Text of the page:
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The Moth Trap

by Eva Amsen

A while ago I kept seeing weird little brown insects flying around. They didn’t really bother me, and the cat had fun catching them, so I let them be for a while. When I found a dead one on the floor one day I decided to see if I could figure out what it was. With the dead bug on my desk I searched several insect websites and typed random descriptions of it in Google. It took me about thirty minutes to figure out that it was not a type of fly, and another twenty to match it up perfectly with a description of a webbing clothes moth.

Oh no, they are secretly eating my clothes! Suddenly they were bothering me, and I wanted them out!

I knew that moth balls would definitely kill them. They contain naphthalene or paradichlorobenzene — enough to do in any moth. But they smell, and they can be toxic to non-moths as well. Now, I wasn’t planning on sniffing moth balls, but my cat would love those little toys, and she also eats any dead moth she finds. No moth balls in my house, that was the plan.

Alternatives to moth balls are cedar wood and pheromone traps. I bought some cedar to put in the box with winter sweaters, and bought a pheromone trap at Grassroots.

This trap is a cardboard house with glue on the inside, and a pheromone lure in the middle. The lure attracts male moths, and the idea is that they get trapped and this will eventually stop them from breeding.

The pheromone trap works. It’s trapping moths. But since April I only trapped 10 moths. There are bursts of activity, in which I catch a few in a row, and quiet times in between. The lure is still working, because one of them flew in quite recently.

What worries me is that moths lay 100-300 eggs, and I only caught 10. On top of that, I’m catching adults, while the larvae are the ones that do the damage, and they might still be around. I don’t know where they are! My clothes look fine. They might be in a rug or a curtain. Who knows!

Even more worrying is this paper that says that male moths are more attracted by pheromones from a nest than by female sex pheromones. I think the lure has sex pheromones, not nest pheromones. A lot of moths hang around in the bathroom. Is that where the nest is? There is less fabric there than anywhere else in the house, so it seems stupid to me, but then again, so does flying into a house with glued walls just because a little lure smells like female moth.

Getting more cedar chips is the next course of action, but cedar works by making male moths unable to smell pheromones, and that might interfere with the moth trap! So the cedar should be close to my clothes or where I suspect the nest is (in the bathroom?), but not close to the trap.

Taxonomy, chemistry, biology, scientific literature, experimental setup… All this for a common household problem, and nothing I did was particularly geeky (except maybe identifying the insect and looking at scientific literature to read about moth pheromones.) I could write a thesis on this. Or at least a proper lab report, with goal, hypothesis, methods, conclusion, discussion, references, and suggestions for further experiments. Actually, I did that just now – see it?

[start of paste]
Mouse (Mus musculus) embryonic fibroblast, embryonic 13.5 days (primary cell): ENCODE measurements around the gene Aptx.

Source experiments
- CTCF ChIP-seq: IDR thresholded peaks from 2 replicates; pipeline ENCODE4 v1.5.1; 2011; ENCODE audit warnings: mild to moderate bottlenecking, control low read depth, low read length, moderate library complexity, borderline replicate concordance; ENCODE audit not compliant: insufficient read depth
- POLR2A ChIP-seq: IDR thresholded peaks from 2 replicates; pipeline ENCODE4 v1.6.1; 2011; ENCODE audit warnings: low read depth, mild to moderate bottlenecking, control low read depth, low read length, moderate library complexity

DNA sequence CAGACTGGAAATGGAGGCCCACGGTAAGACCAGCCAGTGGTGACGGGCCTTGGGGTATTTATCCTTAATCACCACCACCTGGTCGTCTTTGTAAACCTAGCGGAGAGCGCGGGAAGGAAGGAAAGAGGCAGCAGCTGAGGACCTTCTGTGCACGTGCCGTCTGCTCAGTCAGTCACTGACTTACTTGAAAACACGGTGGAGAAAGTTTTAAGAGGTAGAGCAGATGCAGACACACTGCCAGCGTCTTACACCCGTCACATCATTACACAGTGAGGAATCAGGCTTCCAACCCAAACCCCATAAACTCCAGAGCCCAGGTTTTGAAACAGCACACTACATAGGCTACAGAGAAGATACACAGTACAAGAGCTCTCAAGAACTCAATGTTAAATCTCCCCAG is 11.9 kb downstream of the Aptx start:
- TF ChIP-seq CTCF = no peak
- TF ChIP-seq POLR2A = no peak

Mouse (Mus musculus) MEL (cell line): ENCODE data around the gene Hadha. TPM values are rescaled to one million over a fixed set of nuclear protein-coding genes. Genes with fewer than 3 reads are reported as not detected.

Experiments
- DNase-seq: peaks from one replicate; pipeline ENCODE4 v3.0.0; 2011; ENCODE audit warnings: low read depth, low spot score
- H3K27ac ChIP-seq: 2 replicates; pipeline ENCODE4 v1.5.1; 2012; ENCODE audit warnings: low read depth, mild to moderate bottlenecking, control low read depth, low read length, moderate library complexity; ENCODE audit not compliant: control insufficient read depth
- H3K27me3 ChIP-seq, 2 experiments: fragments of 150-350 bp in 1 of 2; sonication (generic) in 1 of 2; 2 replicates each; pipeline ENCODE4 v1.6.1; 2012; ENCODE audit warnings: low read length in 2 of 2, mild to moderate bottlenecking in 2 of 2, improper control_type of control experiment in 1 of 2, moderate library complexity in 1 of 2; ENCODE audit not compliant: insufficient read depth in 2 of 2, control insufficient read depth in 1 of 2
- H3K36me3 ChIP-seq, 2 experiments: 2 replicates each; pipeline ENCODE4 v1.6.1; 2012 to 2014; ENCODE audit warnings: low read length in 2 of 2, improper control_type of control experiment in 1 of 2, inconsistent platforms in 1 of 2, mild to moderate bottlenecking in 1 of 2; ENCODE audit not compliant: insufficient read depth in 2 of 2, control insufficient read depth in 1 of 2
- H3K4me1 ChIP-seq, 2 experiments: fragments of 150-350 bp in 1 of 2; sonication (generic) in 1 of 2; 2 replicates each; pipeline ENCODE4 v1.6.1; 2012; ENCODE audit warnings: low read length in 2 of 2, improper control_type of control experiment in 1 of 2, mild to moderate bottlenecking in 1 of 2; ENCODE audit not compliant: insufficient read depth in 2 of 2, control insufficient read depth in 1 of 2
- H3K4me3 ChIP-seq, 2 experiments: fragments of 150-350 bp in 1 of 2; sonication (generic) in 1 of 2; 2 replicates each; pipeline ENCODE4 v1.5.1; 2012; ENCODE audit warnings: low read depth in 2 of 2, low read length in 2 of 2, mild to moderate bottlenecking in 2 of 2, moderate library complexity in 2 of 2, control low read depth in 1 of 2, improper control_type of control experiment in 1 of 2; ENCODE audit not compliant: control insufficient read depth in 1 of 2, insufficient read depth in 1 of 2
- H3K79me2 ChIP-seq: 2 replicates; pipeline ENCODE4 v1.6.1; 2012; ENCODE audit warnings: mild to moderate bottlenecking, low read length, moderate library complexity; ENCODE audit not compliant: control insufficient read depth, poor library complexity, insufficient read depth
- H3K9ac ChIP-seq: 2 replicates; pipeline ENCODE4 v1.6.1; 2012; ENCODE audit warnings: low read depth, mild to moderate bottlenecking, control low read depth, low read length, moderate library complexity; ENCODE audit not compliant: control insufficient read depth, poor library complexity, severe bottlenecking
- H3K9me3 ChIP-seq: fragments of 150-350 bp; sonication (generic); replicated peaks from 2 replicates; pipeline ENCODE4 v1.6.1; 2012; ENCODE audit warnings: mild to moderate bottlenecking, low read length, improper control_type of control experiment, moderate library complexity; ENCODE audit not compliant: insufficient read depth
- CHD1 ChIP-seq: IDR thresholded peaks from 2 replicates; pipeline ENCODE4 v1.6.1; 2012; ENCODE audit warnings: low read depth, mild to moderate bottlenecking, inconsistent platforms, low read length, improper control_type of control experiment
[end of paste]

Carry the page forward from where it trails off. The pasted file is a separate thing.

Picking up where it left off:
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7 comments

Don Watcher June 21, 2007 - 3:25 PM

Don’t you need a control, maybe a similar shaped cardboard tube with no pheromones? This would prove that the moths are not simply attracted to the cardboard tube, or something like that.

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Shelley June 21, 2007 - 11:22 PM

Which just means you need a research grant. An equipment grant at least (we won’t push for a living stipend at this early stage). Who’s up for buying Eva another moth trap?

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Eva June 21, 2007 - 9:59 PM

I guess I do, but they’re $19.95, and research funding for the Moth Trap project is $0…

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Maria June 22, 2007 - 10:56 AM

OMG, moths! The deathtrap of knitters!!

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Pheromone June 9, 2009 - 3:45 AM

I see that this is an old post. How did it all turn out? Who won you or the moths?

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Eva June 9, 2009 - 8:14 AM

Good question! I’ve been meaning to write an update.
Things got worse before they got better. The trap did attract lots of moths, but they never really went away. I just had more and more moths. Earlier this year (about 18 months after the infestation started) I cleaned EVERY SINGLE items of fabric in my house. I found several nests. One was in a T-shirt that I had only washed a week earlier, so that was the height of the infestation! I also found a nest in a cupboard that didn’t have natural fibers in it – or so I thought… There was a nest in a fluff of cat hair that had drifted to the back of the cupboard.

I threw out lots of clothes, washed EVERYTHING, kept plush toys in the freezer for MONTHS. Eventually I did buy moth balls so I could put some clothes in a storage container without fearing that there was still a moth egg in it. Only one sweater got destroyed, but MANY, many, many things has eggs or larvae on them. I had to wash the cat’s toy mice, the living room curtains, a plush fridge magnet…

The moths are pretty much gone now. I used to see 20 a day fly around, and now I see one a week or so. Washing every single thing in the house seemed to have done the trick.

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Pheromone June 30, 2009 - 10:07 PM

Good to know, I have never had such a thint happen with moths. Though we did go through a mite infestation one time.

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